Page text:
The majority of the black African population in South Africa utilize both traditional and public sector Western systems of healing for mental health care. There is a need to develop models of collaboration that promote a workable relationship between the two healing systems. The aim of this study was to explore perceptions of service users and providers of current interactions between the two systems of care and ways in which collaboration could be improved in the provision of community mental health services. Qualitative individual and focus group interviews were conducted with key health care providers and service users in one typical rural South African health sub-district. The majority of service users held traditional explanatory models of illness and used dual systems of care, with shifting between treatment modalities reportedly causing problems with treatment adherence. Traditional healers expressed a lack of appreciation from Western health care practitioners but were open to training in Western biomedical approaches and establishing a collaborative relationship in the interests of improving patient care. Western biomedically trained practitioners were less interested in such an arrangement. Interventions to acquaint traditional practitioners with Western approaches to the treatment of mental illness, orientation of Western practitioners towards a culture-centred approach to mental health care, as well as the establishment of fora to facilitate the negotiation of respectful collaborative relationships between the two systems of healing are required at district level to promote an equitable collaboration in the interests of improved patient care.
David Greenberg, Moshe Kalian, and Eliezer Witztum, Value-Sensitive Psychiatric Rehabilitation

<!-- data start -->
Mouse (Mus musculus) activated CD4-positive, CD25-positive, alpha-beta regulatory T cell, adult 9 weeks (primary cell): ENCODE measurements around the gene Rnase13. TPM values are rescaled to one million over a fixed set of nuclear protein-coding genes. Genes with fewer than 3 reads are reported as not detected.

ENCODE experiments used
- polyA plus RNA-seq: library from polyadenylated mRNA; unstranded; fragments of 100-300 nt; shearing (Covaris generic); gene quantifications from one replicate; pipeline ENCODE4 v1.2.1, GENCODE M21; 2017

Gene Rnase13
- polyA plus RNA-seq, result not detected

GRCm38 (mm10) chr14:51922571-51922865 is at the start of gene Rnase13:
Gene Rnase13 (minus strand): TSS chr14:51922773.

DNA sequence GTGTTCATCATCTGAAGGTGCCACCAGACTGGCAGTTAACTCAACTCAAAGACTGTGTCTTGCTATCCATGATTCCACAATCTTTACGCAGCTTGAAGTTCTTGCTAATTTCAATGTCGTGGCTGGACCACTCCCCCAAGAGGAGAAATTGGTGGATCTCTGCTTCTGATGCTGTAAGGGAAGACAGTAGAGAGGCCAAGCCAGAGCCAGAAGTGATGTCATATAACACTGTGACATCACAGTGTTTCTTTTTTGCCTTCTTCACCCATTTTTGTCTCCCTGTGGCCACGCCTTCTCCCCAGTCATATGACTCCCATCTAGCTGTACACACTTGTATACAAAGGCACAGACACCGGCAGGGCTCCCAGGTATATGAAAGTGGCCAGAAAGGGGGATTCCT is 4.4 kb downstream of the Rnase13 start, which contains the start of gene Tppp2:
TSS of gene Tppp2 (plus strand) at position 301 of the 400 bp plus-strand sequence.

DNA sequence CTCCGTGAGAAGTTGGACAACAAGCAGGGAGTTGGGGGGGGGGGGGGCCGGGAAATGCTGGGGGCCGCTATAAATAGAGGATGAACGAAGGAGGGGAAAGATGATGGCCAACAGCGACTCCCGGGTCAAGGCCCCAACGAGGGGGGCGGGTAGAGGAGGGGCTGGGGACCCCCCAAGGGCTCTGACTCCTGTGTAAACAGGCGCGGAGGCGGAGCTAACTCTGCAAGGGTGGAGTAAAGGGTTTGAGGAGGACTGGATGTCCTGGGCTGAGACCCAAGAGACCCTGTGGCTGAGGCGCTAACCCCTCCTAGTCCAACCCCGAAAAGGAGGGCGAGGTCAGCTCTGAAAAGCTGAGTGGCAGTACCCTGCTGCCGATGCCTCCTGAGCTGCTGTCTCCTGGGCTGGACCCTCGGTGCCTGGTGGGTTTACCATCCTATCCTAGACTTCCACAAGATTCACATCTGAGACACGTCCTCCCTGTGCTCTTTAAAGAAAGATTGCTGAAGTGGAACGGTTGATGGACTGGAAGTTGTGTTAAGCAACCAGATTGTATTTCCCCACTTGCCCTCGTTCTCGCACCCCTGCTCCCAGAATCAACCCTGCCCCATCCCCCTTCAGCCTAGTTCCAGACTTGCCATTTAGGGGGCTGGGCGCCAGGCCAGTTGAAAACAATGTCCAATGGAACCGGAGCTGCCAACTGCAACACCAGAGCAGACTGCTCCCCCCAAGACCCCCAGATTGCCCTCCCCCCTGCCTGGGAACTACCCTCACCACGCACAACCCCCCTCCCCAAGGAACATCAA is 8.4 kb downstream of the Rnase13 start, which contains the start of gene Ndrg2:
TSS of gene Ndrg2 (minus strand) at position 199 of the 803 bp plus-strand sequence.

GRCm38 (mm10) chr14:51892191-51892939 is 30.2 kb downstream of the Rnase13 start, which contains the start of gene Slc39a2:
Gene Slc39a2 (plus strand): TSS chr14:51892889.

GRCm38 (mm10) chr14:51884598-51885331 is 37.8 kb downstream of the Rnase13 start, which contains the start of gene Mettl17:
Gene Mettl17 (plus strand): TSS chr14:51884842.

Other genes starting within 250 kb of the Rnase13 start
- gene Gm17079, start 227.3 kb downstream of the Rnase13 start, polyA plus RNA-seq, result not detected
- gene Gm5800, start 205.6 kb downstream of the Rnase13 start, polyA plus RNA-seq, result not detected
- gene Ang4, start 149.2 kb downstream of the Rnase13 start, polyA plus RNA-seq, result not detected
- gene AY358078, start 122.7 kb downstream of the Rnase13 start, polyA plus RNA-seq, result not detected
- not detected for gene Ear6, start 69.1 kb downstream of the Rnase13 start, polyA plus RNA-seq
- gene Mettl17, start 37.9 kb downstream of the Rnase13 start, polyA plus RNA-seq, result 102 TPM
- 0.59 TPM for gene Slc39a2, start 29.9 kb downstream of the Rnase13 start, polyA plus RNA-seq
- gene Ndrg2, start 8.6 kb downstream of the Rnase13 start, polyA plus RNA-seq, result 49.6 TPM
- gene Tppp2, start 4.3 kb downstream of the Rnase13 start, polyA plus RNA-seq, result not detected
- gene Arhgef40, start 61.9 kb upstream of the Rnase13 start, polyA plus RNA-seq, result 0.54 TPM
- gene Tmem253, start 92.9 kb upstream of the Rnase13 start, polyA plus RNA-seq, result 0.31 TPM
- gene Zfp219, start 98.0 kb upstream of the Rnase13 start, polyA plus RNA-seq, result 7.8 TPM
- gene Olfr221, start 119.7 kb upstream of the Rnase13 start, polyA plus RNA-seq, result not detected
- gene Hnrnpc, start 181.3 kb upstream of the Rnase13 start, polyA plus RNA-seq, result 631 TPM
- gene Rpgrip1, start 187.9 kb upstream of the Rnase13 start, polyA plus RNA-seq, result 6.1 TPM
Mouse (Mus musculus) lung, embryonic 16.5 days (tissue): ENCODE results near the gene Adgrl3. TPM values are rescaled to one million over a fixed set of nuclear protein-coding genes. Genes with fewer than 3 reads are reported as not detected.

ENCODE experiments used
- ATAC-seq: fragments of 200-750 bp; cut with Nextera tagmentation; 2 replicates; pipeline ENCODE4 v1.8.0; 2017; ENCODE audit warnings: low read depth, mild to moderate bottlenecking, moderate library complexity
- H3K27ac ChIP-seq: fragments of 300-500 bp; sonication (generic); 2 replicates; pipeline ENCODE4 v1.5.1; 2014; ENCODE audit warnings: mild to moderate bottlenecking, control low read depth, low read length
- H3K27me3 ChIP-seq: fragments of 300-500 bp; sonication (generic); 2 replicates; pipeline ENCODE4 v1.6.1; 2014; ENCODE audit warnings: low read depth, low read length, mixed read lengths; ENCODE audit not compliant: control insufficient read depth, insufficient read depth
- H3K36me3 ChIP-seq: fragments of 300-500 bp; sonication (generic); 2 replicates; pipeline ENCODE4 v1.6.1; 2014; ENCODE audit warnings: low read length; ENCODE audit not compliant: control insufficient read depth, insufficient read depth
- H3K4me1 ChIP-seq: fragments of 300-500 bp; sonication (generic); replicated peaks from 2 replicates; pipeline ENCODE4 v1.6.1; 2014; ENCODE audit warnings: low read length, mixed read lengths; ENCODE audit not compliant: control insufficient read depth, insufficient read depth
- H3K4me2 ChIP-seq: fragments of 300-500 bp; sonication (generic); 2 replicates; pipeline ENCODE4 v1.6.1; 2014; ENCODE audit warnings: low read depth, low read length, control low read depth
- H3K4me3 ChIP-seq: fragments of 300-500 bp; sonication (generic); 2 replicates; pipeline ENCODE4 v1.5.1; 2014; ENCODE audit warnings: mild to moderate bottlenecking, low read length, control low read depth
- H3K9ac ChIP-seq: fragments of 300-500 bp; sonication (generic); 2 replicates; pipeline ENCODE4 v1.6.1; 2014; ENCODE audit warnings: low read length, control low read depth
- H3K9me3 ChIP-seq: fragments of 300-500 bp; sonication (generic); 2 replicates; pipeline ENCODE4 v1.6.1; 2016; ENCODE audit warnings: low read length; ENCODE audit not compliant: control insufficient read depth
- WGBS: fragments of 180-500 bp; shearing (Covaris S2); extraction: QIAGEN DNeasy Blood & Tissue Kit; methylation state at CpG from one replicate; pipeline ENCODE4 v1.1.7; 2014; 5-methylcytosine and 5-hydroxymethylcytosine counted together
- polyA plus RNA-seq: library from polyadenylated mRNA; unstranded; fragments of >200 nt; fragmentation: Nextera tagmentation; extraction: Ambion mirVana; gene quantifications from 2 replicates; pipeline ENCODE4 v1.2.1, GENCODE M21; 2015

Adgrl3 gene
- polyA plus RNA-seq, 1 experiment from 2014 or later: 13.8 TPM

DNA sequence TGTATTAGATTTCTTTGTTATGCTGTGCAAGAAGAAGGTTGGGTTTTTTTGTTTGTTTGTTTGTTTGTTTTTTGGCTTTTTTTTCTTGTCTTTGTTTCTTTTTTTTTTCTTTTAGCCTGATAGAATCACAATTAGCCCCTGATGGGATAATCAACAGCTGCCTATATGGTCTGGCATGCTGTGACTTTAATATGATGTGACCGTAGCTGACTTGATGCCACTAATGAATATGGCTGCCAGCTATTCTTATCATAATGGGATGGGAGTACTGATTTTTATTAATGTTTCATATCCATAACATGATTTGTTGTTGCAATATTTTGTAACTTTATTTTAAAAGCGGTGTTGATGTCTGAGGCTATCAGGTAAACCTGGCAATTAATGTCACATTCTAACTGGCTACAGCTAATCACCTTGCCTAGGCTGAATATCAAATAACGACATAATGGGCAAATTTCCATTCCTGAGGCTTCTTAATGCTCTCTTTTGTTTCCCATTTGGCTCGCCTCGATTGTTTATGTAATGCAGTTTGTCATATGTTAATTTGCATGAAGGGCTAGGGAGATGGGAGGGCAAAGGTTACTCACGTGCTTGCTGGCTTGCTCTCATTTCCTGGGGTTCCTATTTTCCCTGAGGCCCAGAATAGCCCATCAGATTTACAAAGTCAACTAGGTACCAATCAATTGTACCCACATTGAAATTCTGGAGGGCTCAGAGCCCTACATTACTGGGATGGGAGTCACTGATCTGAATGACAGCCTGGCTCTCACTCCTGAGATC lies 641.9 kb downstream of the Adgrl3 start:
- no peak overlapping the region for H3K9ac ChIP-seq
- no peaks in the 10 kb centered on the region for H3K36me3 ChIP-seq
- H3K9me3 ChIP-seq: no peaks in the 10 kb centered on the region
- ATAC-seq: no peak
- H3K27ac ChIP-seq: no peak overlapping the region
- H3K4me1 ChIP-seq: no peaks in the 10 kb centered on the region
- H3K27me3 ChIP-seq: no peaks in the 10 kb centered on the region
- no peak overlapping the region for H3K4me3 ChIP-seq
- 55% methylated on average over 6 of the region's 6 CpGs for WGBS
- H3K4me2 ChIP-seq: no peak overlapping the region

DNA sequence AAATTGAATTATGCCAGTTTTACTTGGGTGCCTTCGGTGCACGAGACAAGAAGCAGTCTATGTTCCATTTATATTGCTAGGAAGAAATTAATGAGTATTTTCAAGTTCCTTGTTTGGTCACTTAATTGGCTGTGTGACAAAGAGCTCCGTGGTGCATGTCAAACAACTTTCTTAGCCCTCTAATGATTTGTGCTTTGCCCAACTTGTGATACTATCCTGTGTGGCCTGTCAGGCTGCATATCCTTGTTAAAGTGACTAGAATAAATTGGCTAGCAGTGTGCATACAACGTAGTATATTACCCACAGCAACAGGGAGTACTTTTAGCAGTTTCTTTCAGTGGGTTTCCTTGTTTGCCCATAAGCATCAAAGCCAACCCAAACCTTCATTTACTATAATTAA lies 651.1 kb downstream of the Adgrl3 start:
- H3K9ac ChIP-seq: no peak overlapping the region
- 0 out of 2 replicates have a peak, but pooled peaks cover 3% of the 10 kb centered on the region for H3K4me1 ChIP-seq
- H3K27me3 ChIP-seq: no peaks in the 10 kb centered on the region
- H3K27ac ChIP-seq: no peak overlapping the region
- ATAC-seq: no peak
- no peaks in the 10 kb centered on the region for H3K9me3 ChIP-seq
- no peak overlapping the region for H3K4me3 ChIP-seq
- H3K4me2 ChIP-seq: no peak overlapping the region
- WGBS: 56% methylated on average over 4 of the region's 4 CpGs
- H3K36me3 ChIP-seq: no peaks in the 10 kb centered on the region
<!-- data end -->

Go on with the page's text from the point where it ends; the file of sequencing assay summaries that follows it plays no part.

Psychiatric rehabilitation contains value-laden concepts that may be unacceptable to certain cultures and many individuals. The concepts of independence and work are examined in a clash between mental health professionals in charge of national policies in psychiatric rehabilitation in Israel and a rehabilitation center for the severely mentally ill within the ultra-orthodox Jewish community. The government professionals considered that having the living quarters and work site in the same building deemed it unsuitable for rehabilitation, and too few progressed to independent living and working. As such, they ordered the center to be closed. Clients’ families turned to the Supreme Court and the claims and counter claims reveal value-laden positions. The bases for misunderstanding and lack of cooperation between the government professionals and the rehabilitation center are explained in the context of everyday life and values in the ultra-orthodox Jewish community and attitudes in the general population. Fruitful cooperation is based on appreciating core values, identifying and working with the community’s figures of authority, and accepting that the role of the mental health professional is to advise the community, within which the professional has no status.
Rabbi Mark A. Popovsky, Special Issues in the Care of Ultra-Orthodox Jewish Psychiatric In-Patients
This article reviews the literature regarding psychiatric care of ultra-orthodox Jewish patients. The discussion describes common areas of difficulty working with members of this population in an in-patient setting, including ritual observance, gender dynamics, and countertransference. It provides guidelines for mental health professionals to distinguish between culturally-appropriate and pathological behavior in an effort to avoid misdiagnosis, and offers strategies for overcoming these challenges. It suggests possible adjustments to standard treatment plans which may prove effective in this population and recommends further resources, including the involvement of trained chaplains, for especially complicated situations.